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WIRELESS

Broadband Basics: Cable vs. DSL
 

The costs and differences of these popular broadband Internet offerings are a consideration for small businesses, but none more than the need for speed.
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For most small business technology applications, price is the top consideration. But when considering high-speed or broadband Internet service, that top consideration needs to be speed.

That’s because slower broadband access will likely cost more money in the long run in the form of lost productivity. So, for a small business owner, the question of whether cable is faster than DSL is a salient one. The answer?

It depends. Cable firms advertise speeds of up to 6 megabits per second (Mbps), but to quote a well-known auto ad disclaimer, actual speeds may vary. Because cable relies on shared bandwidth technology, if a lot of users are on at once in the immediate area, they will slow the connection. Average speeds for the telcos’ broadband rival to cable, digital subscriber line (DSL) service, go as high as 1.5 Mbps, but that rate tends to be steadier since bandwidth isn’t shared outside the office. Actual speeds, of course, vary from minute to minute for both.

Small business traditionally preferred DSL

More small businesses have traditionally gone for DSL. This year, 35 percent of businesses with fewer than 500 employees will have DSL versus 25 percent for cable, according to The Yankee Group, a Boston research firm. (The rest of the pie is divided by dial-up, “none” or T-1, the latter of which can be DSL or cable.) That’s changing. Over the last three or four years, many cable firms have begun targeting small businesses. “The cable companies are doing a smashup job talking about speed, speed, speed,” said Yankee Group director Steve Hilton. “It’s worked.”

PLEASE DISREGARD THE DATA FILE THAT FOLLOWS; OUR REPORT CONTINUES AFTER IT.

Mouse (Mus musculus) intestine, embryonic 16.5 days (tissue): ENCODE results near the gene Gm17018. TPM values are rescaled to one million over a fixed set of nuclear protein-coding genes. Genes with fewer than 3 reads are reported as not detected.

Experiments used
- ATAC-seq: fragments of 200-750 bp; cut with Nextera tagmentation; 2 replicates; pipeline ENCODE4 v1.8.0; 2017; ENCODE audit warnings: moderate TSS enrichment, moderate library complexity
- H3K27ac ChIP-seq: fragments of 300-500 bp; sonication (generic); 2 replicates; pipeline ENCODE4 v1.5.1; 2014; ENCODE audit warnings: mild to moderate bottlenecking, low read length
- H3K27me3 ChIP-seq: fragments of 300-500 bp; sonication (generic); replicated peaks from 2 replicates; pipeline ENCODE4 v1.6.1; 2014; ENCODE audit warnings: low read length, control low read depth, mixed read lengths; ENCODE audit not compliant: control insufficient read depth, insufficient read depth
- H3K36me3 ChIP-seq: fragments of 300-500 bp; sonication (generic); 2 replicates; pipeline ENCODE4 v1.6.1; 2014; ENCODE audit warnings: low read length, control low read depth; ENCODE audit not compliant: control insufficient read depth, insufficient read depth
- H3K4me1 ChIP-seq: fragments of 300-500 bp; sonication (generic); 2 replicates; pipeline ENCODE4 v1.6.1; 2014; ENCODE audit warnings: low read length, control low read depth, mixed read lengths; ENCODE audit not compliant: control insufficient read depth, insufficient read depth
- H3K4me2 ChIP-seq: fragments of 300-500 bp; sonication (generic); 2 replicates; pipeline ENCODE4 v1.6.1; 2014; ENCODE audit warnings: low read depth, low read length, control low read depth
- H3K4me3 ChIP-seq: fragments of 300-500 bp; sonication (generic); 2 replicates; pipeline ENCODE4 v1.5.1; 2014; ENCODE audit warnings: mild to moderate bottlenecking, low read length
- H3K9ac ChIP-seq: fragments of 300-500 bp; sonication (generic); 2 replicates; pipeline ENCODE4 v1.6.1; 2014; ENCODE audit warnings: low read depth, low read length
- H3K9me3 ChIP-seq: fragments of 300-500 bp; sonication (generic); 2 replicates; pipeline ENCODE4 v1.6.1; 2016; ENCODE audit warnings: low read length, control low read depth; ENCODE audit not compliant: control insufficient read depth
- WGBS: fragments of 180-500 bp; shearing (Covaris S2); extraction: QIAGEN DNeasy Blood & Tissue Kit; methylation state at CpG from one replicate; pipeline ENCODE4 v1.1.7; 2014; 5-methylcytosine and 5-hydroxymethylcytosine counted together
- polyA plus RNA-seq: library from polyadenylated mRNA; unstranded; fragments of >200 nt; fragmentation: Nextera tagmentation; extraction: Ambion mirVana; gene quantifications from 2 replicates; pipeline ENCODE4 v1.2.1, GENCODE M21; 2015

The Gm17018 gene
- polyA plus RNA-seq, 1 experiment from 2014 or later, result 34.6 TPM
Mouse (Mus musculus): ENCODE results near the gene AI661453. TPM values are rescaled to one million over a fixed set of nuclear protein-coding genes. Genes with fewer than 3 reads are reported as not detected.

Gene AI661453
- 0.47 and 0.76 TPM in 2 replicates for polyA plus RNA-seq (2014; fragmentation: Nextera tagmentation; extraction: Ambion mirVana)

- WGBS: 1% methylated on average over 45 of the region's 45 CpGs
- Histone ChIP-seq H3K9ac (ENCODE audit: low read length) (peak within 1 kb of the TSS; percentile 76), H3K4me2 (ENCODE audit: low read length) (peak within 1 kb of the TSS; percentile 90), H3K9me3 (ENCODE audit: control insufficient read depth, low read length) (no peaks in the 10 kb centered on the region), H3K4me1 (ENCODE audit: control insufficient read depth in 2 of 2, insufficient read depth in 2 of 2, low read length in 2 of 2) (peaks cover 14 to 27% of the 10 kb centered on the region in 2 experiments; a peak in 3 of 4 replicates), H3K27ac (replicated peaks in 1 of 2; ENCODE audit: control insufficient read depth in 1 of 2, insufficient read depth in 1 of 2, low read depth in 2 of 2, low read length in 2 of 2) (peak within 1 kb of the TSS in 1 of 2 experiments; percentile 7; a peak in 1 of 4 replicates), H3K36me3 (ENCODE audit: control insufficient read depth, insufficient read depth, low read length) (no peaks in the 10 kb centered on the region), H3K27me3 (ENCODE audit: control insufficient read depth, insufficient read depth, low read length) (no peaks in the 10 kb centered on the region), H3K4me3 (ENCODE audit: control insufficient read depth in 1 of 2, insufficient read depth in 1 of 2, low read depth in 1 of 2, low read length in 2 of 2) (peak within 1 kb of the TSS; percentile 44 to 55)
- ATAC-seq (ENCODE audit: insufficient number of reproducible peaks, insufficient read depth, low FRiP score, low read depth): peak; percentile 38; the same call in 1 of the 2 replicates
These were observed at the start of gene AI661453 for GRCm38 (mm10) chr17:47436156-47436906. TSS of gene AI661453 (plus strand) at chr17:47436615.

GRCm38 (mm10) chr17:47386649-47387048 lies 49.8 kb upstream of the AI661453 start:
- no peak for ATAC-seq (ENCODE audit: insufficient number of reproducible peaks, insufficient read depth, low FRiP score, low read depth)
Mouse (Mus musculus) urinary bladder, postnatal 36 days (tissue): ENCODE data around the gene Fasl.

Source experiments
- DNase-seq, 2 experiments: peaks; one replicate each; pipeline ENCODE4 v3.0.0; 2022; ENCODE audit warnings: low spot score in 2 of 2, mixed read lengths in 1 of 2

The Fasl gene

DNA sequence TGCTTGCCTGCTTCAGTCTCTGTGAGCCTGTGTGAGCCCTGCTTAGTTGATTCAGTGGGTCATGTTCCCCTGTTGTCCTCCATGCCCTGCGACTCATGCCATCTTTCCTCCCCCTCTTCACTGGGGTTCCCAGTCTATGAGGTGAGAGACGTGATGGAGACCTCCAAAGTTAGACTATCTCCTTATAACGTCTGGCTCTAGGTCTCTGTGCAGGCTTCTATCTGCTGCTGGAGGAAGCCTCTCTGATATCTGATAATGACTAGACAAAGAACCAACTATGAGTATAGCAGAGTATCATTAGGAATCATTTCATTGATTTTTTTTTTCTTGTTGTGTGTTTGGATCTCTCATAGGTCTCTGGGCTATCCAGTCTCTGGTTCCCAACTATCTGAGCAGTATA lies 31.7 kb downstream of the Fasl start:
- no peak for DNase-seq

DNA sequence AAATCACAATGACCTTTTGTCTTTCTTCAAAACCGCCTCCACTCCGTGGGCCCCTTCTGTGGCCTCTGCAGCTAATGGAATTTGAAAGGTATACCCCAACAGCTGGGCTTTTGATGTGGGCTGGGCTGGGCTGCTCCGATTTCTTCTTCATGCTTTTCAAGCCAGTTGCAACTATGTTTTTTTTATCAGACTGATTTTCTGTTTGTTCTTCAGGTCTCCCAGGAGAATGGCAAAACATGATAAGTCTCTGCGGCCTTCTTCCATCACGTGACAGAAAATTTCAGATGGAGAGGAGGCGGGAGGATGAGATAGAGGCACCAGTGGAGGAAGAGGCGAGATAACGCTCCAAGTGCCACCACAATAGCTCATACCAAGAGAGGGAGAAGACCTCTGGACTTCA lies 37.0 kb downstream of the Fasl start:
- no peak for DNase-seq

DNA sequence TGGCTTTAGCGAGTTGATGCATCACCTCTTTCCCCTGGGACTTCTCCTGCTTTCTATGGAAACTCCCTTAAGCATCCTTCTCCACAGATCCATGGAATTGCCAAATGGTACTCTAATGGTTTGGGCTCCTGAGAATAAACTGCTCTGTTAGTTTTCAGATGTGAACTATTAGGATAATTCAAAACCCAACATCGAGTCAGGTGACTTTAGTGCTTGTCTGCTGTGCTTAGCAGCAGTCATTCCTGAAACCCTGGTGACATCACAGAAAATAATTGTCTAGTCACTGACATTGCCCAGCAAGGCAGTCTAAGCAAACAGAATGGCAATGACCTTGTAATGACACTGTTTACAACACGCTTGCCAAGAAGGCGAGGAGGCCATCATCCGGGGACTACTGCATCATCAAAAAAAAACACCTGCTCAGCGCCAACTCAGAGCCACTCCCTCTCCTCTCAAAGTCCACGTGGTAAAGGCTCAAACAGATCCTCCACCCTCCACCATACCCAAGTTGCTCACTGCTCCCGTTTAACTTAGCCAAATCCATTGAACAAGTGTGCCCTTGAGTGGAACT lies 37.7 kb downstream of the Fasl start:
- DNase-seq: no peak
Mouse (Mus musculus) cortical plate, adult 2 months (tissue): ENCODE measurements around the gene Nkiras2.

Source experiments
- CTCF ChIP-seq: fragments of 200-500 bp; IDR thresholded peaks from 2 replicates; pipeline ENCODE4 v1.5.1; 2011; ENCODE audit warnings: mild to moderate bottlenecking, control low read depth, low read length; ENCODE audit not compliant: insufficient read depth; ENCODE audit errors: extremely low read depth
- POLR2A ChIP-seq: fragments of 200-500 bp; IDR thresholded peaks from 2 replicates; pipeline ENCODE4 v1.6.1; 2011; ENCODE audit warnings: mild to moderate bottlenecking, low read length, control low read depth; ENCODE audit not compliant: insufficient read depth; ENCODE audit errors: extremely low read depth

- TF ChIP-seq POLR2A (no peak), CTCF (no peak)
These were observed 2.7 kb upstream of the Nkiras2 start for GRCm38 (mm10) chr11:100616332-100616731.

In response, telcos have slashed rates for DSL. Covad, a DSL provider based in San Jose, Calif., dropped its prices 30 percent over the last 18 months. Cable companies haven’t responded to the price war, so they tend to be more expensive. Covad’s DSL starts at around $50.

Hilton says $90 a month is around the average a small business can expect to pay for either cable or DSL. Companies typically waive a set-up fee in return for a year or more contract.

Many upgrade to T-1

The question for many fast-growing businesses is whether DSL or cable broadband service is fast and/or reliable enough. Many companies opt for the more expensive and robust T-1 service, which telcos and cable firms both provide. David McMorrow, vice president of sales for Covad, says his technicians can repair a busted T-1 line in about four hours, versus 12 to 18 hours to fix a standard DSL connection. “Businesses can’t tolerate their Internet connection being down,” Hilton says.

Your business will pay for the better service, though. T-1 averages around $400 a month. But it guarantees small businesses consistent speeds of 1.5 Mbps and up.

Thermal Dynamics, an Ontario, Calif., firm that makes oil coolers and power steering coolers for General Motors’ Hummer and Ford’s Mustang, respectively, bonds three T-1s to get an average speed of 4.5 Mpbs. The firm, which has about 300 U.S. employees, pays about $1,200 a month, which includes on-call support from Los Angeles T-1 provider TierZero.

Hanns Schweis, IT director at Thermal Dynamics, says it’s worth the extra expense. In three years, the network only went down once and that was Verizon’s fault, not TierZero’s. Plus, the connection is fast. “Speed was a big issue,” he says. Jim Gurol, vice president of sales for TierZero, says small firms want fast pipes, too. “If their business relies on the Internet, they’ll spring for it,” he says. “We’ve got Web consultants that run a one- or two-man shop that use it."

Last updated: Nov 1, 2006




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